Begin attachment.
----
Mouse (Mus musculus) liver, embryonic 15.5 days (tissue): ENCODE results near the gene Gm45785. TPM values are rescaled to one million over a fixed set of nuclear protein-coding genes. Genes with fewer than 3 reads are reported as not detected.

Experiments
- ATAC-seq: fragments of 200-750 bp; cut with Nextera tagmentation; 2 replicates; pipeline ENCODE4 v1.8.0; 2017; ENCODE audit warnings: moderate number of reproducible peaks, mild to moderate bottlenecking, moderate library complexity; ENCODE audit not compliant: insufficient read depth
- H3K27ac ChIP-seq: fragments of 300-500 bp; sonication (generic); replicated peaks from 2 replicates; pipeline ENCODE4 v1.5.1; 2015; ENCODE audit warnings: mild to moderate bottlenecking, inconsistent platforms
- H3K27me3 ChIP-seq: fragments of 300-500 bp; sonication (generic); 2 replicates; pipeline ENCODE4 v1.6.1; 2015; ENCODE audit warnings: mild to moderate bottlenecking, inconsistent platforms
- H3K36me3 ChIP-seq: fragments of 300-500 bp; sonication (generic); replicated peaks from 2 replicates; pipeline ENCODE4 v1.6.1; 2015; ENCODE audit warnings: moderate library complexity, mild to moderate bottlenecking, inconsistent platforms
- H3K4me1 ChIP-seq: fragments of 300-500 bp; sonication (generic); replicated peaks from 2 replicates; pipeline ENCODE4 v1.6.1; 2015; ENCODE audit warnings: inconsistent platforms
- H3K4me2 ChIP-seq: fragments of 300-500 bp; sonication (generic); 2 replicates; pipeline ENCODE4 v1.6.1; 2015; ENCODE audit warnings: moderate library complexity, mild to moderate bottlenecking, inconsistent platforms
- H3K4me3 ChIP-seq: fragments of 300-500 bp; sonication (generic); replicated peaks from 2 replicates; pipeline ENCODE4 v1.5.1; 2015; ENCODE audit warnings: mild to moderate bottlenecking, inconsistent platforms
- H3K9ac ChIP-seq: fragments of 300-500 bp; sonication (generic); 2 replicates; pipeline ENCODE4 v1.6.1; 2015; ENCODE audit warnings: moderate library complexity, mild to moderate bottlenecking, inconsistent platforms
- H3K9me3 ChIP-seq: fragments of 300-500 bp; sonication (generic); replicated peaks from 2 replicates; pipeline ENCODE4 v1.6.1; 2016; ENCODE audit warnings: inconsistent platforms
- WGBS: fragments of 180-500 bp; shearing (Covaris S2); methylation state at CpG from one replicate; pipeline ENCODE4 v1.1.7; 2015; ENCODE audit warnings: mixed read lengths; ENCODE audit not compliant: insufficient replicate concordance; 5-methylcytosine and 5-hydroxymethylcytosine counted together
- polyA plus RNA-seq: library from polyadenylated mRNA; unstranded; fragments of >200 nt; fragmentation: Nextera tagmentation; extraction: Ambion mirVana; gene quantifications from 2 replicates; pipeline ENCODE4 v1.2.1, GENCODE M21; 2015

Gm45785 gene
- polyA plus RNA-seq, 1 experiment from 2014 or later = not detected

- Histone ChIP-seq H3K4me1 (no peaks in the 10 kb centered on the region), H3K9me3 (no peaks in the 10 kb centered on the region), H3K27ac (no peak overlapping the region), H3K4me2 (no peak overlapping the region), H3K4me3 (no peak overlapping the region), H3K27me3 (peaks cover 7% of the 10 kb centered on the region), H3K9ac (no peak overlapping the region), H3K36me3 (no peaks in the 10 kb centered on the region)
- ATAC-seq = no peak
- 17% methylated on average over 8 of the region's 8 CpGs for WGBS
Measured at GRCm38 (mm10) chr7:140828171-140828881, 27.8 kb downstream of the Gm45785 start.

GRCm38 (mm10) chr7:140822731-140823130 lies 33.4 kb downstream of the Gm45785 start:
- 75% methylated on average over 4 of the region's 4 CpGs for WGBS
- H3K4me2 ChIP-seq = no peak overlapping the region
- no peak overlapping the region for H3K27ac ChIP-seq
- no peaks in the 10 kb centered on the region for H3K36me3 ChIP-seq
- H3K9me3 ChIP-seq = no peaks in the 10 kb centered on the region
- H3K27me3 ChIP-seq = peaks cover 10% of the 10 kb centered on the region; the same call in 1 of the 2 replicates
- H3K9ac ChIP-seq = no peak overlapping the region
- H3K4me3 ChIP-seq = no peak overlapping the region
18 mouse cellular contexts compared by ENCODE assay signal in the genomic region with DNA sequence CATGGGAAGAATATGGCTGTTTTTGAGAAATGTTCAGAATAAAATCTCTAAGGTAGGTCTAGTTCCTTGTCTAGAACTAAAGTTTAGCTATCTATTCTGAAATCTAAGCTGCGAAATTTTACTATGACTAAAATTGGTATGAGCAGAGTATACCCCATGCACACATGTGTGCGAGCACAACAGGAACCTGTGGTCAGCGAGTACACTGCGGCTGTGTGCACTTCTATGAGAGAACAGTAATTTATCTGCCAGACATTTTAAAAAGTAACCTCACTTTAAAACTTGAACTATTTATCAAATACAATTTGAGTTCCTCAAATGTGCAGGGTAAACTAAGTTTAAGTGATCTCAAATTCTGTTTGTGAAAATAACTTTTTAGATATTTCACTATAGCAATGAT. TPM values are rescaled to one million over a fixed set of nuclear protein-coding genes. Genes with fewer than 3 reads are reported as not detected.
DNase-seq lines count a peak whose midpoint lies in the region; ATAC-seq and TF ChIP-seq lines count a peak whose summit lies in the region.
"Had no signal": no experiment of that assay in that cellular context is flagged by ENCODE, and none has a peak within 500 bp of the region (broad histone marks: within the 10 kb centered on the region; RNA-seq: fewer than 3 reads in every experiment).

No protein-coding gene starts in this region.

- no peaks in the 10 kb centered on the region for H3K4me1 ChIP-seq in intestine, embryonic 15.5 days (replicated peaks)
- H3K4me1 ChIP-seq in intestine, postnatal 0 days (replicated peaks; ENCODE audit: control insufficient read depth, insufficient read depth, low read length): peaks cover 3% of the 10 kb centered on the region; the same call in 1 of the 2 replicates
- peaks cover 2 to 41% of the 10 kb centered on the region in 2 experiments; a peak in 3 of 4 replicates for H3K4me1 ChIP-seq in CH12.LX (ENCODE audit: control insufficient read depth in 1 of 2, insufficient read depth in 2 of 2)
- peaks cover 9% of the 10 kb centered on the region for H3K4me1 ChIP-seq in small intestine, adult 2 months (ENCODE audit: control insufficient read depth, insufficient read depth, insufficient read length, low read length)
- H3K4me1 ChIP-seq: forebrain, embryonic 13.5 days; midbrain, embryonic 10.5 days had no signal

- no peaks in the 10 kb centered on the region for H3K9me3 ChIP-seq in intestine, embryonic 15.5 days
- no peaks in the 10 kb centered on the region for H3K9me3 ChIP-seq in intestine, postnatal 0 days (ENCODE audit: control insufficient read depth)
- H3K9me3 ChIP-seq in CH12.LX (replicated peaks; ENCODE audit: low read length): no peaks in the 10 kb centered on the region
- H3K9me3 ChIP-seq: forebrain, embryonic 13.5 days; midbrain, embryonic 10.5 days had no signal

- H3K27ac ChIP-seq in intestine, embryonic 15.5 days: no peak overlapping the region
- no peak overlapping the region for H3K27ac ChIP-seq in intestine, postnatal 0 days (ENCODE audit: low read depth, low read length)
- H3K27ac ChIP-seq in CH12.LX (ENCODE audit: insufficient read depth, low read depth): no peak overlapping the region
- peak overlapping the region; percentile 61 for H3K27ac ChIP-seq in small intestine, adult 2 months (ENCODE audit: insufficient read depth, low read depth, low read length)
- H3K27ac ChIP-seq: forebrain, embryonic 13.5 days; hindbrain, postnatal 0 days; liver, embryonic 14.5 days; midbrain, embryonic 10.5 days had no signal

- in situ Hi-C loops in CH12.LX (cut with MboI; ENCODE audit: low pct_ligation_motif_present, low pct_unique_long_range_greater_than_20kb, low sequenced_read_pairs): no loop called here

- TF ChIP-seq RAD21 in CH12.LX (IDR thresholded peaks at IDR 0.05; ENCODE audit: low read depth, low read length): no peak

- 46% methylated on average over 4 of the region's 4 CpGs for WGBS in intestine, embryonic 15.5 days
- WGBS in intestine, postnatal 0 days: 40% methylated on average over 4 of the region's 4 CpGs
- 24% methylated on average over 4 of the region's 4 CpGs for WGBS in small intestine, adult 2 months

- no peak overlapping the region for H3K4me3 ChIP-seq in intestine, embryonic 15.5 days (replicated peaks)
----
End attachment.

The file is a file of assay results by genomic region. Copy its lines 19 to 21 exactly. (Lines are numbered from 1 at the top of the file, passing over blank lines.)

Measured at GRCm38 (mm10) chr7:140828171-140828881, 27.8 kb downstream of the Gm45785 start.

GRCm38 (mm10) chr7:140822731-140823130 lies 33.4 kb downstream of the Gm45785 start:
- 75% methylated on average over 4 of the region's 4 CpGs for WGBS